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Can state law combat exclusionary zoning? Evidence from Massachusetts

Author

Listed:
  • Lynn M Fisher

    (University of North Carolina, USA)

  • Nicholas J Marantz

    (University of California, Irvine, USA)

Abstract

This paper empirically analyses a Massachusetts law (Chapter 40B) allowing developers of income-restricted housing to appeal local land-use decisions to a state administrative body. Based on a unique dataset, we assess whether Chapter 40B was more likely to be used by developers in municipalities that place stronger restrictions on development. We find that the use of Chapter 40B to overcome regulatory barriers depends on the type of project. For rental development, developers were more likely to use the law in municipalities that were relatively accessible to jobs and that placed relatively stringent zoning restrictions on multifamily development. The use of Chapter 40B for condominium development was more likely in larger, less well-located municipalities with relatively stringent wetlands regulations.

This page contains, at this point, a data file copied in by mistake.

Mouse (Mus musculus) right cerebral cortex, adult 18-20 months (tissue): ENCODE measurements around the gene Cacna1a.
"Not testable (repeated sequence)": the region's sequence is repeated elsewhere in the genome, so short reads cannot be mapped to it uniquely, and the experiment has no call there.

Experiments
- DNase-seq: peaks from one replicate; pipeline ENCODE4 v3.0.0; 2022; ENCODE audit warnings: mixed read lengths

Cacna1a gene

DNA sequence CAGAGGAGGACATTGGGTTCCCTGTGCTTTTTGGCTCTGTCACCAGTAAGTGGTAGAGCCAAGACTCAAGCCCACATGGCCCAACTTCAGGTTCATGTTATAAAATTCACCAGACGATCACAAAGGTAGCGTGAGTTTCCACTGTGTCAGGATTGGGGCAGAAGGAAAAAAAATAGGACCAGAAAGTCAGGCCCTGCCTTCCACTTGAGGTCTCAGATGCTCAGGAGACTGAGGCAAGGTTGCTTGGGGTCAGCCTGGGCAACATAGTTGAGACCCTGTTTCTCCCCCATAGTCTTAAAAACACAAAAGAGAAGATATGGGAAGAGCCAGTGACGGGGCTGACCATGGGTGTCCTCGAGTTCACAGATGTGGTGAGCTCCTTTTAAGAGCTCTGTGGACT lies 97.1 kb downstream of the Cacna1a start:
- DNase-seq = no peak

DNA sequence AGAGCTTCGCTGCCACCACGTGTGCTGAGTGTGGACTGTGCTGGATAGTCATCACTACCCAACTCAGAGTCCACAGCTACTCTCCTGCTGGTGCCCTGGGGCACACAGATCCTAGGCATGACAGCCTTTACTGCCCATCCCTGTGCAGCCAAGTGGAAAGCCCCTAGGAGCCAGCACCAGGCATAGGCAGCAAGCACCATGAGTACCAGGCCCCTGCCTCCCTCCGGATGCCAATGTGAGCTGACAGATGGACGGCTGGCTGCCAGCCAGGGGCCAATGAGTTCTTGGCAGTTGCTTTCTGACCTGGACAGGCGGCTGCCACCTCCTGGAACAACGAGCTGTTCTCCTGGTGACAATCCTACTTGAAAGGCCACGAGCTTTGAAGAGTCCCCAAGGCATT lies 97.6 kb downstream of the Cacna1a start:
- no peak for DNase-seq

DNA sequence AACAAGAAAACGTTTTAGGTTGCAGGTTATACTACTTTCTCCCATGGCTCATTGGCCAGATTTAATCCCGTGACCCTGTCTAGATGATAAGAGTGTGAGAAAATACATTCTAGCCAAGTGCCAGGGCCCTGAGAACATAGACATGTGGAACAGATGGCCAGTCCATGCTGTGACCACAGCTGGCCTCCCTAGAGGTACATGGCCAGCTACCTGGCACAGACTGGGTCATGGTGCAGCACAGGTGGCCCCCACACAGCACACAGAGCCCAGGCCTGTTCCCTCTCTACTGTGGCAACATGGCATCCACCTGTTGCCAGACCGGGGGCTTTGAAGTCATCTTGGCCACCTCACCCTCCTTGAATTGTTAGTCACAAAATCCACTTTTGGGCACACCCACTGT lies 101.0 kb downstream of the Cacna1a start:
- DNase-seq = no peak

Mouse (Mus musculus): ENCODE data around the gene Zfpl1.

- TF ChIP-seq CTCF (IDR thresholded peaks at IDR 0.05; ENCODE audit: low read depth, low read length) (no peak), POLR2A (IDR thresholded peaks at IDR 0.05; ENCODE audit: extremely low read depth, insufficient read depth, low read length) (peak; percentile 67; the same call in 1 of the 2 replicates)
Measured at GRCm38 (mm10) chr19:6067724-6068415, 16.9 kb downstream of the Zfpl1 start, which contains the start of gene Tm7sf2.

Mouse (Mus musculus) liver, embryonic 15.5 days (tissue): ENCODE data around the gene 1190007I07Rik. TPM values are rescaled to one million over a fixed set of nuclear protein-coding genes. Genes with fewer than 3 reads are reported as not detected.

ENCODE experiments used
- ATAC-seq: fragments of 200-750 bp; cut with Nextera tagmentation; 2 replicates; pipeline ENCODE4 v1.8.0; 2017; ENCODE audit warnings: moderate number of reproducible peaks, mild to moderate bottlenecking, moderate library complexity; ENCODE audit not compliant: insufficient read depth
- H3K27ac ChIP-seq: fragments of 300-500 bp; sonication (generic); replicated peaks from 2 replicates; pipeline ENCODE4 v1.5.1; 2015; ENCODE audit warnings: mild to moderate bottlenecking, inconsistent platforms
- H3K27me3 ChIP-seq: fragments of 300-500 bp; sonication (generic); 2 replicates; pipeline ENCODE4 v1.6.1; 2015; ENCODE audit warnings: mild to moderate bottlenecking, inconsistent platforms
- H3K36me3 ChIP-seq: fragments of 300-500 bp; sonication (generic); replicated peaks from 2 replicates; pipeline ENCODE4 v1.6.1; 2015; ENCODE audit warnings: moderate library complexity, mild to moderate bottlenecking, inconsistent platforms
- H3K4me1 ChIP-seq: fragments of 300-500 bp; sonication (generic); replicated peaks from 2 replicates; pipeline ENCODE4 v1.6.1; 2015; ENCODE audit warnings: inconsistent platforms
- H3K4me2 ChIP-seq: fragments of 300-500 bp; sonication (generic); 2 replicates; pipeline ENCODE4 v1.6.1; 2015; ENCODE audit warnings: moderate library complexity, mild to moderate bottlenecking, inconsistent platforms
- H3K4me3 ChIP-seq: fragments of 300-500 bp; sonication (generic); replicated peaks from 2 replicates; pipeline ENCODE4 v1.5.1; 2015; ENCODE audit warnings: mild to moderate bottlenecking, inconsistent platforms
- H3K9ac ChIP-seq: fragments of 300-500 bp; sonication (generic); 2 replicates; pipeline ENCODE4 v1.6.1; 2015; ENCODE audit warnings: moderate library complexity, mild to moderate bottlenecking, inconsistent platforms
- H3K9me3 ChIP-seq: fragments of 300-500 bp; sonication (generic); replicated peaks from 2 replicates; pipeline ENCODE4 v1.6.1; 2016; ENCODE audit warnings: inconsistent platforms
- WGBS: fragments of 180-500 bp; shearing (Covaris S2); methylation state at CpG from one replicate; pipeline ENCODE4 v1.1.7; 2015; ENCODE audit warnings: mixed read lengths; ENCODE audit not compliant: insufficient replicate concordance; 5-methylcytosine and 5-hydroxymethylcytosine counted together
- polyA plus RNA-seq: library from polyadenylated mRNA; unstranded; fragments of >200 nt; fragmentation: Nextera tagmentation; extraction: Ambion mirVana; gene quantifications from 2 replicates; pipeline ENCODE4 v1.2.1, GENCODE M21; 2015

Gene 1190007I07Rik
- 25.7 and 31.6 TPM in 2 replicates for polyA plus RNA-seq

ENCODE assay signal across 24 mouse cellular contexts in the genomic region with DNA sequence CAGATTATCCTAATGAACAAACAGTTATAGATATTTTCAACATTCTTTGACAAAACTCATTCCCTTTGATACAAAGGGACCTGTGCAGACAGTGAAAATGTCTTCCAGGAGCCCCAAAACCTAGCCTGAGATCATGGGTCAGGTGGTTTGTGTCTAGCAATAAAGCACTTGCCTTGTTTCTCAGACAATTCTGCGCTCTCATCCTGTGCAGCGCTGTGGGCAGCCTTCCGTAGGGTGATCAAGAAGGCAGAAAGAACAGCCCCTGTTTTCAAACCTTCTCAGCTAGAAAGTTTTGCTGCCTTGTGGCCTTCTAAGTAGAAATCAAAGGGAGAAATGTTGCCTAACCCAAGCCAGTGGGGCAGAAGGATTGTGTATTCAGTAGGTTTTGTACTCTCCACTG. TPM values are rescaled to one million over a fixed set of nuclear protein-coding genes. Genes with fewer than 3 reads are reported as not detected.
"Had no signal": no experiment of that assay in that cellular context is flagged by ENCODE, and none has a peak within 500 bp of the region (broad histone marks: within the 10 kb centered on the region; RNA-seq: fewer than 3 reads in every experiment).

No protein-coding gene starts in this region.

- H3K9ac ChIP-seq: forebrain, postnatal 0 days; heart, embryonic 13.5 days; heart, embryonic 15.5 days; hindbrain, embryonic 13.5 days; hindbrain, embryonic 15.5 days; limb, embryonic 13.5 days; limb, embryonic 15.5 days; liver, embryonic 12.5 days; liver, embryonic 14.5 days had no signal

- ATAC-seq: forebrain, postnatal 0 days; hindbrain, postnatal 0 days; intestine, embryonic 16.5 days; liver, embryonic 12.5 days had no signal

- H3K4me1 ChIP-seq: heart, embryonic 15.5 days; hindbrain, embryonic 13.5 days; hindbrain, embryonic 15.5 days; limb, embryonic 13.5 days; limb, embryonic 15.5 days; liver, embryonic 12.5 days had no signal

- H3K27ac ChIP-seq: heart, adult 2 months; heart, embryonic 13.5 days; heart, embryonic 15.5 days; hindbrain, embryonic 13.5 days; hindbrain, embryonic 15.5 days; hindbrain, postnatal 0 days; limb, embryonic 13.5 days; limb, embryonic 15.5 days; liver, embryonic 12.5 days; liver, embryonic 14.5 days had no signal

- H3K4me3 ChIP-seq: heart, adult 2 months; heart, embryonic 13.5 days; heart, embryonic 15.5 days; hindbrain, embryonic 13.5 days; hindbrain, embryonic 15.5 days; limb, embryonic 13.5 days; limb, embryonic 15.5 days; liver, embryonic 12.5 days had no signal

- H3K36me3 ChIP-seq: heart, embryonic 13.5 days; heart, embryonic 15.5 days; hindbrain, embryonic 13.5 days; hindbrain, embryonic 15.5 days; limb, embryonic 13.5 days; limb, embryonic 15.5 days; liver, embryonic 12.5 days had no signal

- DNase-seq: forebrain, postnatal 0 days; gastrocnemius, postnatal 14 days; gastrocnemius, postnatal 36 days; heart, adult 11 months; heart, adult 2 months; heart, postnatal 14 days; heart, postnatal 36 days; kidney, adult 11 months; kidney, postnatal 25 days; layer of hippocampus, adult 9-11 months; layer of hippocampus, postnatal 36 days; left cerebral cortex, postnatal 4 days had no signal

Suggested Citation

  • Lynn M Fisher & Nicholas J Marantz, 2015. "Can state law combat exclusionary zoning? Evidence from Massachusetts," Urban Studies, Urban Studies Journal Limited, vol. 52(6), pages 1071-1089, May.
  • Handle: RePEc:sae:urbstu:v:52:y:2015:i:6:p:1071-1089
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    Blog mentions

    As found by EconAcademics.org, the blog aggregator for Economics research:
    1. New Yimby City: A Roundtable Q&A with Open New York (Part II)
      by Jason Barr in Skynomics Blog on 2021-04-19 12:22:15

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    Cited by:

    1. Gilbert, Catherine & Gurran, Nicole, 2021. "Can ceding planning controls for major projects support metropolitan housing supply and diversity? The case of Sydney, Australia," Land Use Policy, Elsevier, vol. 102(C).
    2. Le Bivic, Camille & Melot, Romain, 2020. "Scheduling urbanization in rural municipalities: Local practices in land-use planning on the fringes of the Paris region," Land Use Policy, Elsevier, vol. 99(C).

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